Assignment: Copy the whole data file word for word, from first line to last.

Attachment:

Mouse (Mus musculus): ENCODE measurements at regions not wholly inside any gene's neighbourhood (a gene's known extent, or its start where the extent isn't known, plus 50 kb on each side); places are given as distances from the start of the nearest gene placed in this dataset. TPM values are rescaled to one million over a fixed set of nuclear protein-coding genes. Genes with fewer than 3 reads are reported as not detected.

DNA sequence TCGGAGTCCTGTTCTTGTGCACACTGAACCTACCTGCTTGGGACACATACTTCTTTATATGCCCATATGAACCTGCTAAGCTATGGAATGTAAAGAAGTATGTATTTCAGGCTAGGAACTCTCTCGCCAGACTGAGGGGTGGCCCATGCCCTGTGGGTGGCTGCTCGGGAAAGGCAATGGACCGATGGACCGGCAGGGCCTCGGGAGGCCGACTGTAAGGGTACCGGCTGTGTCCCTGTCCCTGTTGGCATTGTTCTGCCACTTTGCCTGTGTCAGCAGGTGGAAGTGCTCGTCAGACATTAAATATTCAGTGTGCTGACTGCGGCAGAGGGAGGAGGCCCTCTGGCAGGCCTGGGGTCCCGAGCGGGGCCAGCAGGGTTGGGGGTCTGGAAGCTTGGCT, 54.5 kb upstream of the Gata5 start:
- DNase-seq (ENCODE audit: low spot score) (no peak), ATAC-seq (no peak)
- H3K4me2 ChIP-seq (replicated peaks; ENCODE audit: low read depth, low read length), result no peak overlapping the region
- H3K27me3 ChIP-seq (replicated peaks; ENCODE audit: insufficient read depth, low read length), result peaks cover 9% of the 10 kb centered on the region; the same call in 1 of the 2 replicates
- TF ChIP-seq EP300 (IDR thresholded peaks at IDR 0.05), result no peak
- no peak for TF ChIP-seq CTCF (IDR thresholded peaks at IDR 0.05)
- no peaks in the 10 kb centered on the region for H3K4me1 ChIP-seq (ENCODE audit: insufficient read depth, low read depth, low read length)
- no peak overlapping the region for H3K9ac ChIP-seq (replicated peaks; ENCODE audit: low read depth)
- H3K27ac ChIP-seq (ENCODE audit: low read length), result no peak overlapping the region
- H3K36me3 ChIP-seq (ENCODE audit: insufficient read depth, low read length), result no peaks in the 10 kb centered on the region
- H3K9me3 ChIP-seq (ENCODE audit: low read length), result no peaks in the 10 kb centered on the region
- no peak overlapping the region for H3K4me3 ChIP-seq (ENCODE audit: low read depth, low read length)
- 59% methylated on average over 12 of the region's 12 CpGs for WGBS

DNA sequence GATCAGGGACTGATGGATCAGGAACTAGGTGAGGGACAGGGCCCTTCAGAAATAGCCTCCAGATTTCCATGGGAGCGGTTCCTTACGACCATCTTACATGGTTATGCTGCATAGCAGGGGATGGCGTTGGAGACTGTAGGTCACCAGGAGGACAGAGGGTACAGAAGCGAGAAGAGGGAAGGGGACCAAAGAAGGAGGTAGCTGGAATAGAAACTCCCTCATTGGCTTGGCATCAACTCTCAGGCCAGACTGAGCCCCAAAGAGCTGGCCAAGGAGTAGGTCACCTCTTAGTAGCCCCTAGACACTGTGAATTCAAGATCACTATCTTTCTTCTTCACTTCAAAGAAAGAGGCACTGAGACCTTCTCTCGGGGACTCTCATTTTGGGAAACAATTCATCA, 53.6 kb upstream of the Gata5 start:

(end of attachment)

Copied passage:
Mouse (Mus musculus): ENCODE measurements at regions not wholly inside any gene's neighbourhood (a gene's known extent, or its start where the extent isn't known, plus 50 kb on each side); places are given as distances from the start of the nearest gene placed in this dataset. TPM values are rescaled to one million over a fixed set of nuclear protein-coding genes. Genes with fewer than 3 reads are reported as not detected.

DNA sequence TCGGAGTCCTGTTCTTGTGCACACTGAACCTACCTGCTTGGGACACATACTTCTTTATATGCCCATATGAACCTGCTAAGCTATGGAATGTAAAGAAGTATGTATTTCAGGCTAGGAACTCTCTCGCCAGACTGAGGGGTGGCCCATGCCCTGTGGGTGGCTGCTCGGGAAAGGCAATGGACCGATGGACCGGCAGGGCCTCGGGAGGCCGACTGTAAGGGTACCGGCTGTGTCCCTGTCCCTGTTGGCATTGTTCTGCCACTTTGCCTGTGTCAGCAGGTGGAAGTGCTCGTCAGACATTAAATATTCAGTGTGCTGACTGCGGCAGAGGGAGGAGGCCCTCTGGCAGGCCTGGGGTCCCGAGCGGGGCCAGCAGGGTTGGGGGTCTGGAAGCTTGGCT, 54.5 kb upstream of the Gata5 start:
- DNase-seq (ENCODE audit: low spot score) (no peak), ATAC-seq (no peak)
- H3K4me2 ChIP-seq (replicated peaks; ENCODE audit: low read depth, low read length), result no peak overlapping the region
- H3K27me3 ChIP-seq (replicated peaks; ENCODE audit: insufficient read depth, low read length), result peaks cover 9% of the 10 kb centered on the region; the same call in 1 of the 2 replicates
- TF ChIP-seq EP300 (IDR thresholded peaks at IDR 0.05), result no peak
- no peak for TF ChIP-seq CTCF (IDR thresholded peaks at IDR 0.05)
- no peaks in the 10 kb centered on the region for H3K4me1 ChIP-seq (ENCODE audit: insufficient read depth, low read depth, low read length)
- no peak overlapping the region for H3K9ac ChIP-seq (replicated peaks; ENCODE audit: low read depth)
- H3K27ac ChIP-seq (ENCODE audit: low read length), result no peak overlapping the region
- H3K36me3 ChIP-seq (ENCODE audit: insufficient read depth, low read length), result no peaks in the 10 kb centered on the region
- H3K9me3 ChIP-seq (ENCODE audit: low read length), result no peaks in the 10 kb centered on the region
- no peak overlapping the region for H3K4me3 ChIP-seq (ENCODE audit: low read depth, low read length)
- 59% methylated on average over 12 of the region's 12 CpGs for WGBS

DNA sequence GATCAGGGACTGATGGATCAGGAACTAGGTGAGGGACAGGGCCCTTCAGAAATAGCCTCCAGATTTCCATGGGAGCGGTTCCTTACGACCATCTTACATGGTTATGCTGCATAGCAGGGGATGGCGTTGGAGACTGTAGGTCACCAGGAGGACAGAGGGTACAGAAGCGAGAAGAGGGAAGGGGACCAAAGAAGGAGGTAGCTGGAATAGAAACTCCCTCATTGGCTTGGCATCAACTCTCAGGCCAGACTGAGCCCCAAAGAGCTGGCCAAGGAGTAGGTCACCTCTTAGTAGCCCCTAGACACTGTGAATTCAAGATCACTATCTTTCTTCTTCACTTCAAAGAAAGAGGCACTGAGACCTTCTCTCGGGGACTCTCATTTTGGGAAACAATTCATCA, 53.6 kb upstream of the Gata5 start: